US9813661B2 - System and method for determining an inactive television channel - Google Patents

System and method for determining an inactive television channel Download PDF

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Publication number
US9813661B2
US9813661B2 US15/063,438 US201615063438A US9813661B2 US 9813661 B2 US9813661 B2 US 9813661B2 US 201615063438 A US201615063438 A US 201615063438A US 9813661 B2 US9813661 B2 US 9813661B2
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television
channel
determining
signals
appliance
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US20160261820A1 (en
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Leonard Scott Freudenthal
Gregory Andrew Anderson
Percy F. Shadwell, Jr.
Frank David Freudenthal
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Watchanator Inc
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Watchanator Inc
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Priority to US15/063,438 priority patent/US9813661B2/en
Assigned to Watchanator, Inc. reassignment Watchanator, Inc. ASSIGNMENT OF ASSIGNORS INTEREST (SEE DOCUMENT FOR DETAILS). Assignors: ANDERSON, GREGORY ANDREW, SHADWELL, PERCY F., JR., FREUDENTHAL, LEONARD SCOTT
Publication of US20160261820A1 publication Critical patent/US20160261820A1/en
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    • HELECTRICITY
    • H04ELECTRIC COMMUNICATION TECHNIQUE
    • H04NPICTORIAL COMMUNICATION, e.g. TELEVISION
    • H04N5/00Details of television systems
    • H04N5/44Receiver circuitry
    • H04N5/50Tuning indicators; Automatic tuning control
    • GPHYSICS
    • G06COMPUTING; CALCULATING; COUNTING
    • G06KRECOGNITION OF DATA; PRESENTATION OF DATA; RECORD CARRIERS; HANDLING RECORD CARRIERS
    • G06K9/00Methods or arrangements for reading or recognising printed or written characters or for recognising patterns, e.g. fingerprints
    • G06K9/00624Recognising scenes, i.e. recognition of a whole field of perception; recognising scene-specific objects
    • G06K9/00711Recognising video content, e.g. extracting audiovisual features from movies, extracting representative key-frames, discriminating news vs. sport content
    • GPHYSICS
    • G06COMPUTING; CALCULATING; COUNTING
    • G06KRECOGNITION OF DATA; PRESENTATION OF DATA; RECORD CARRIERS; HANDLING RECORD CARRIERS
    • G06K9/00Methods or arrangements for reading or recognising printed or written characters or for recognising patterns, e.g. fingerprints
    • G06K9/36Image preprocessing, i.e. processing the image information without deciding about the identity of the image
    • G06K9/46Extraction of features or characteristics of the image
    • HELECTRICITY
    • H04ELECTRIC COMMUNICATION TECHNIQUE
    • H04HBROADCAST COMMUNICATION
    • H04H20/00Arrangements for broadcast or for distribution combined with broadcast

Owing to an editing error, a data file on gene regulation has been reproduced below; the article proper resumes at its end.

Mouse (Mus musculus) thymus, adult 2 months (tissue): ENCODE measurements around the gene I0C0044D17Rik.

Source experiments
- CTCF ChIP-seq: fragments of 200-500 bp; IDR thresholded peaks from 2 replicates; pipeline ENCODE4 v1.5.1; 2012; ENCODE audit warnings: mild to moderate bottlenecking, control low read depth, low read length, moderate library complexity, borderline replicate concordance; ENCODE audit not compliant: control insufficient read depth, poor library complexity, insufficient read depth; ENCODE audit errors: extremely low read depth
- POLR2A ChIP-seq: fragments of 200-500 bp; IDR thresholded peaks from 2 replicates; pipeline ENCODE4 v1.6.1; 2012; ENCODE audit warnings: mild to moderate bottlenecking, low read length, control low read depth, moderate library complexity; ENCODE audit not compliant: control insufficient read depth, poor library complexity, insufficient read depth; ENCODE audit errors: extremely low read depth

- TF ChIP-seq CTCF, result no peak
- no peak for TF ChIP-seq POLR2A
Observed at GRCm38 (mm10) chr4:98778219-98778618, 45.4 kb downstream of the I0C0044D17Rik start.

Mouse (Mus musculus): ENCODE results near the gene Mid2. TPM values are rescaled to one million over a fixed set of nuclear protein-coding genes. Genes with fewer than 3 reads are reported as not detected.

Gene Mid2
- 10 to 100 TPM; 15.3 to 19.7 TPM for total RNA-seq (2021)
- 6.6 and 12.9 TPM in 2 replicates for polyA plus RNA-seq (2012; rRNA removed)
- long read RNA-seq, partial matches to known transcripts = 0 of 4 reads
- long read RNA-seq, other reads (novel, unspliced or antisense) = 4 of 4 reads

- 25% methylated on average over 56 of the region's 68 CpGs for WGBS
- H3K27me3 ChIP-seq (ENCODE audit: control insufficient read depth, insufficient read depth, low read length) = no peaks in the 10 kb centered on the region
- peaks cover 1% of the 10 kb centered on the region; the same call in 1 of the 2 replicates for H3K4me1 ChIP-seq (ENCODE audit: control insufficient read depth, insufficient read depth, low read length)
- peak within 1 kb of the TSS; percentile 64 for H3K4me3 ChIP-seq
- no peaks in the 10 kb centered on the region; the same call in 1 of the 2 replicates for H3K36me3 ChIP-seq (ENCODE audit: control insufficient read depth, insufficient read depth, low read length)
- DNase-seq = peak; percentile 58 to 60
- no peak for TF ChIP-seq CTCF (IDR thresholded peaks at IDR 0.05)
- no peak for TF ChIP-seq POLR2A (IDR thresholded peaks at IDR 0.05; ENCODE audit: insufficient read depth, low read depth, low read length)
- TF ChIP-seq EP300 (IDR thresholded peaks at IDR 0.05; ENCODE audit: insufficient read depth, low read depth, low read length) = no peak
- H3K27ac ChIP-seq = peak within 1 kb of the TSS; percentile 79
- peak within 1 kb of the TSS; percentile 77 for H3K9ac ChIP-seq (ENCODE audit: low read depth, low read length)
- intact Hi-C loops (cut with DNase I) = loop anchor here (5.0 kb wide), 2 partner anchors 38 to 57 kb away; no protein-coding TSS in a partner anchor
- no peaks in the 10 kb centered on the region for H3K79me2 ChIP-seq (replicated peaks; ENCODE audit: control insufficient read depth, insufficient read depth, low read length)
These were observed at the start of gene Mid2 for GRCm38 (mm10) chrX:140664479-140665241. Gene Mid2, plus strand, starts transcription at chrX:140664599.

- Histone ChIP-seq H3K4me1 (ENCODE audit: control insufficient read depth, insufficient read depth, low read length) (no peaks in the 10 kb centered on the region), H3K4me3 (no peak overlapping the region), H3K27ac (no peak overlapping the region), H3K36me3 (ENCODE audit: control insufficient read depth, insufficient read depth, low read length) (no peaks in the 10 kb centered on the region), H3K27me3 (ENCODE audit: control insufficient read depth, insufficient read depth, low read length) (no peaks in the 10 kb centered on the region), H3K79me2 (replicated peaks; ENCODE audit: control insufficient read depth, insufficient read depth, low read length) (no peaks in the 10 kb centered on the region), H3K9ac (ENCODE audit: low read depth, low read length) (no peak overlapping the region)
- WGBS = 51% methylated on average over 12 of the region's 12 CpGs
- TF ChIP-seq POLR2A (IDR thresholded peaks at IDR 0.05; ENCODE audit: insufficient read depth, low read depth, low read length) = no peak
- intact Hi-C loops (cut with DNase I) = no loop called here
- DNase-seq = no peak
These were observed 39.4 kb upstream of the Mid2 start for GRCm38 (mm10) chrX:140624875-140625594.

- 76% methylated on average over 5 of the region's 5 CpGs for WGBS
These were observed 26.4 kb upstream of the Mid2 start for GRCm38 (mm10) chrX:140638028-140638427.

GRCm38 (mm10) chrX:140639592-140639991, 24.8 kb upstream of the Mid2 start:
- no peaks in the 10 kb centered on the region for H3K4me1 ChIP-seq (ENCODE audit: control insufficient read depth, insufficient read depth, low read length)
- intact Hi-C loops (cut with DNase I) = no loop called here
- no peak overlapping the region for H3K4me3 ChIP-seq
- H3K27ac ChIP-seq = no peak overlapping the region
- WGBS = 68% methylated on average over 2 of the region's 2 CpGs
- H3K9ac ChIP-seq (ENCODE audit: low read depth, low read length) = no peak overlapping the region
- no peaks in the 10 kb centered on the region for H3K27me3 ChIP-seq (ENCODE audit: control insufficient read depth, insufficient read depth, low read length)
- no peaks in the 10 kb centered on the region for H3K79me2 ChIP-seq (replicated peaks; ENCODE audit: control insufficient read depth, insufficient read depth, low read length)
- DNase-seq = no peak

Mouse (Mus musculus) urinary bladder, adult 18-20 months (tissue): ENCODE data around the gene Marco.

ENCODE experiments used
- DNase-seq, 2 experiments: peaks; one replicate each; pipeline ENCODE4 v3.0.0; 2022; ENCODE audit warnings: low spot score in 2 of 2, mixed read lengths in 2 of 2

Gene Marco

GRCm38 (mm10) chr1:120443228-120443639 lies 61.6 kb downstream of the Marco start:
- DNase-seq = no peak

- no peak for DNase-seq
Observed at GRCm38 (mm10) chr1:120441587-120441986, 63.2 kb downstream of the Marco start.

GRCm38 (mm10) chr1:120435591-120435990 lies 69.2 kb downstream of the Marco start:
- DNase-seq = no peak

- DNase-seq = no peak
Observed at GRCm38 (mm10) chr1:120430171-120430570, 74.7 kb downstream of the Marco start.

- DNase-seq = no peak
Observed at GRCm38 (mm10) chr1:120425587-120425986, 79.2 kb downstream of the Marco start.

• H04H20/12Arrangements for observation, testing or troubleshooting
    • HELECTRICITY
    • H04ELECTRIC COMMUNICATION TECHNIQUE
    • H04HBROADCAST COMMUNICATION
    • H04H60/00Arrangements for broadcast applications with a direct linking to broadcast information or broadcast space-time; Broadcast-related systems
    • H04H60/29Arrangements for monitoring broadcast services or broadcast-related services
    • HELECTRICITY
    • H04ELECTRIC COMMUNICATION TECHNIQUE
    • H04HBROADCAST COMMUNICATION
    • H04H60/00Arrangements for broadcast applications with a direct linking to broadcast information or broadcast space-time; Broadcast-related systems
    • H04H60/56Arrangements characterised by components specially adapted for monitoring, identification or recognition covered by groups H04H60/29-H04H60/54
    • HELECTRICITY
    • H04ELECTRIC COMMUNICATION TECHNIQUE
    • H04HBROADCAST COMMUNICATION
    • H04H60/00Arrangements for broadcast applications with a direct linking to broadcast information or broadcast space-time; Broadcast-related systems
    • H04H60/61Arrangements for services using the result of monitoring, identification or recognition covered by groups H04H60/29-H04H60/54
    • H04H60/63Arrangements for services using the result of monitoring, identification or recognition covered by groups H04H60/29-H04H60/54 for services of sales
    • HELECTRICITY
    • H04ELECTRIC COMMUNICATION TECHNIQUE
    • H04NPICTORIAL COMMUNICATION, e.g. TELEVISION
    • H04N17/00Diagnosis, testing or measuring for television systems or their details
    • H04N17/04Diagnosis, testing or measuring for television systems or their details for receivers
    • HELECTRICITY
    • H04ELECTRIC COMMUNICATION TECHNIQUE
    • H04NPICTORIAL COMMUNICATION, e.g. TELEVISION
    • H04N21/00Selective content distribution, e.g. interactive television or video on demand [VOD]
    • H04N21/20Servers specifically adapted for the distribution of content, e.g. VOD servers; Operations thereof
    • H04N21/25Management operations performed by the server for facilitating the content distribution or administrating data related to end-users or client devices, e.g. end-user or client device authentication, learning user preferences for recommending movies
    • H04N21/254Management at additional data server, e.g. shopping server, rights management server
    • H04N21/2543Billing, e.g. for subscription services
    • HELECTRICITY
    • H04ELECTRIC COMMUNICATION TECHNIQUE
    • H04NPICTORIAL COMMUNICATION, e.g. TELEVISION
    • H04N21/00Selective content distribution, e.g. interactive television or video on demand [VOD]
    • H04N21/40Client devices specifically adapted for the reception of or interaction with content, e.g. set-top-box [STB]; Operations thereof
    • H04N21/41Structure of client; Structure of client peripherals
    • H04N21/4104Structure of client; Structure of client peripherals using peripherals receiving signals from specially adapted client devices